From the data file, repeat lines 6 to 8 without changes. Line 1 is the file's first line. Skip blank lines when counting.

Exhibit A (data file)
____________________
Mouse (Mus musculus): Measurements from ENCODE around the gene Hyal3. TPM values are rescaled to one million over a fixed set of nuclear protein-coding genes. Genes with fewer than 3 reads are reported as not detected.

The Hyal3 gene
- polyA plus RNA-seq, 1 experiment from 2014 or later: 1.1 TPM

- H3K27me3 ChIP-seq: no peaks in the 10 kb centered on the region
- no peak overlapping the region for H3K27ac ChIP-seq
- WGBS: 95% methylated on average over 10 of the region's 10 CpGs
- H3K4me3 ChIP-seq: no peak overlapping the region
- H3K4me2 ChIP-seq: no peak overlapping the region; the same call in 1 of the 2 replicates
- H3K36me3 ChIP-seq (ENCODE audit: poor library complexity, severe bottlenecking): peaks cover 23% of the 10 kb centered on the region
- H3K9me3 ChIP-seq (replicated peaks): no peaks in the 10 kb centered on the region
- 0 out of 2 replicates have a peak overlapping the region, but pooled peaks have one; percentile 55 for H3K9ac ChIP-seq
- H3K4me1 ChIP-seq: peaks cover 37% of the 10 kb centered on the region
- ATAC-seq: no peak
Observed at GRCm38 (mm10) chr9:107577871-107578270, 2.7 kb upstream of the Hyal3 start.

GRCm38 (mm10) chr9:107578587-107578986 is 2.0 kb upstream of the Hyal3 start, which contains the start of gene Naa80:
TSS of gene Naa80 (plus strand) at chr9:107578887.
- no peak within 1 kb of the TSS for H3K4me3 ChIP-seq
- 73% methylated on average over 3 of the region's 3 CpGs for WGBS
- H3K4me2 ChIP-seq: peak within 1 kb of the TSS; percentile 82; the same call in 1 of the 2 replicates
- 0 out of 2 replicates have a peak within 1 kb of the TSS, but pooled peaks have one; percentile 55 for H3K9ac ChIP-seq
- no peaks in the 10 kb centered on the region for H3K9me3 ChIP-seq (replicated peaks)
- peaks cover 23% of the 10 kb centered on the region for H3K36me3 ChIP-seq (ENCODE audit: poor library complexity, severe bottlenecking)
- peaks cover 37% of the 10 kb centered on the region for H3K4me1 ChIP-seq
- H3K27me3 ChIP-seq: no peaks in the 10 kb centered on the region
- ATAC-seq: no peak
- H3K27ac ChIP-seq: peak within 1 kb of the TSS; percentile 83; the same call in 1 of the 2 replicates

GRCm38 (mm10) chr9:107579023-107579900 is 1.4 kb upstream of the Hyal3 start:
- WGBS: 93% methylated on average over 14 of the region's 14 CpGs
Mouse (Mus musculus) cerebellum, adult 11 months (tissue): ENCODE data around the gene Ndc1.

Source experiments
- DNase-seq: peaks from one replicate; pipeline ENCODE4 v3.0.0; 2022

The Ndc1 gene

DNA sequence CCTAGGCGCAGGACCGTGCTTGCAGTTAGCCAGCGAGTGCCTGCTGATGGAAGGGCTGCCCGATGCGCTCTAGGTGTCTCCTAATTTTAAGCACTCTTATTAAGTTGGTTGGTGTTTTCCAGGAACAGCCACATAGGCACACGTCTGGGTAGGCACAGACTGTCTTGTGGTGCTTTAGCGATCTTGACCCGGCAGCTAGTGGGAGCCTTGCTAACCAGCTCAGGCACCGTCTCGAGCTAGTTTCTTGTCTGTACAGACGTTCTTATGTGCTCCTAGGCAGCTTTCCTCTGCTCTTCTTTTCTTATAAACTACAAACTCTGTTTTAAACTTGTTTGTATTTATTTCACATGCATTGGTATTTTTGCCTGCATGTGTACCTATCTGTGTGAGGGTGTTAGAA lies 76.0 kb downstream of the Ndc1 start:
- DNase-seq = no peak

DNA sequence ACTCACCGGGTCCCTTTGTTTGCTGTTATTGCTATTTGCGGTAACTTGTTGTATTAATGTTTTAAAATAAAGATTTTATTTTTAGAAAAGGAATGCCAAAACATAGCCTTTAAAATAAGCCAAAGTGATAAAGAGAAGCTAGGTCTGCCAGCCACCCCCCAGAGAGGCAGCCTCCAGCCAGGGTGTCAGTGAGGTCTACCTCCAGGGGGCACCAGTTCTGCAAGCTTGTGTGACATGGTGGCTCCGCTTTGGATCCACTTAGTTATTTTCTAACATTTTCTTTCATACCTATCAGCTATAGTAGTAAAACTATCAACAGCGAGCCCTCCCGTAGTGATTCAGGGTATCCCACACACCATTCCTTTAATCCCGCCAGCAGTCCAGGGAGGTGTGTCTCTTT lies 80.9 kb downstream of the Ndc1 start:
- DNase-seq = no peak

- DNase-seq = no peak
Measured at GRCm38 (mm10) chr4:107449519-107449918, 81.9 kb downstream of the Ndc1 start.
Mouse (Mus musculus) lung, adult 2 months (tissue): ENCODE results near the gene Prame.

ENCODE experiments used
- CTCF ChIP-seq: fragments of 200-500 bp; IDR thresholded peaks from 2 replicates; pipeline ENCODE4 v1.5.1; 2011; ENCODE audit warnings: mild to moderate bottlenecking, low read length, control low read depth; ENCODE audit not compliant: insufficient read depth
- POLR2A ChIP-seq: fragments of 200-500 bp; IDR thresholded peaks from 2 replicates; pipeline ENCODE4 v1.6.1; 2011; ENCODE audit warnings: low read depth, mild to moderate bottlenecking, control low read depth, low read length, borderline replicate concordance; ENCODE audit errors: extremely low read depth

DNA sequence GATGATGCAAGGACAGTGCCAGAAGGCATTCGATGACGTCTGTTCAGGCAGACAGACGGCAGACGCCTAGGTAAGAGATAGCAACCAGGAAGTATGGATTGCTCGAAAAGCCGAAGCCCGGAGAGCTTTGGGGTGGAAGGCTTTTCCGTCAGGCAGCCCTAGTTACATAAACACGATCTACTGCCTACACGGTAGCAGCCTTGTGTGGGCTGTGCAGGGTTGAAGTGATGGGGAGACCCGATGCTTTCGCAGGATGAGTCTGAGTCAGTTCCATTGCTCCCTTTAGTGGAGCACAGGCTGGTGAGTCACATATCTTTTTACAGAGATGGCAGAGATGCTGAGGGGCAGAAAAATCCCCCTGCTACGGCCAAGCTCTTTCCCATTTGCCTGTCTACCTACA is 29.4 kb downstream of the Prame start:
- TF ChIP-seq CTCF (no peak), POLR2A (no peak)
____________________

- WGBS: 95% methylated on average over 10 of the region's 10 CpGs
- H3K4me3 ChIP-seq: no peak overlapping the region
- H3K4me2 ChIP-seq: no peak overlapping the region; the same call in 1 of the 2 replicates